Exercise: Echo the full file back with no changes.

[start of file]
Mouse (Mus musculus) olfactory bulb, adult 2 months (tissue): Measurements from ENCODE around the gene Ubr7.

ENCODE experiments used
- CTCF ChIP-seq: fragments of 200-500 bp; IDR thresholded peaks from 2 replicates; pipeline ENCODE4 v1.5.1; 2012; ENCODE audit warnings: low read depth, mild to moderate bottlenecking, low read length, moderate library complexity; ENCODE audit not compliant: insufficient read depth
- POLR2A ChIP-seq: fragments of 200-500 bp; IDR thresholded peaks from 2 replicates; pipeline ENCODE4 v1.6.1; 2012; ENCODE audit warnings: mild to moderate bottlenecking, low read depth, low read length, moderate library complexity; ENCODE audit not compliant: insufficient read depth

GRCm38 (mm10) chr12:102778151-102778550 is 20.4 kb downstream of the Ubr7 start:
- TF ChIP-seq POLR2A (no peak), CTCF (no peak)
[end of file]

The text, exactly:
Mouse (Mus musculus) olfactory bulb, adult 2 months (tissue): Measurements from ENCODE around the gene Ubr7.

ENCODE experiments used
- CTCF ChIP-seq: fragments of 200-500 bp; IDR thresholded peaks from 2 replicates; pipeline ENCODE4 v1.5.1; 2012; ENCODE audit warnings: low read depth, mild to moderate bottlenecking, low read length, moderate library complexity; ENCODE audit not compliant: insufficient read depth
- POLR2A ChIP-seq: fragments of 200-500 bp; IDR thresholded peaks from 2 replicates; pipeline ENCODE4 v1.6.1; 2012; ENCODE audit warnings: mild to moderate bottlenecking, low read depth, low read length, moderate library complexity; ENCODE audit not compliant: insufficient read depth

GRCm38 (mm10) chr12:102778151-102778550 is 20.4 kb downstream of the Ubr7 start:
- TF ChIP-seq POLR2A (no peak), CTCF (no peak)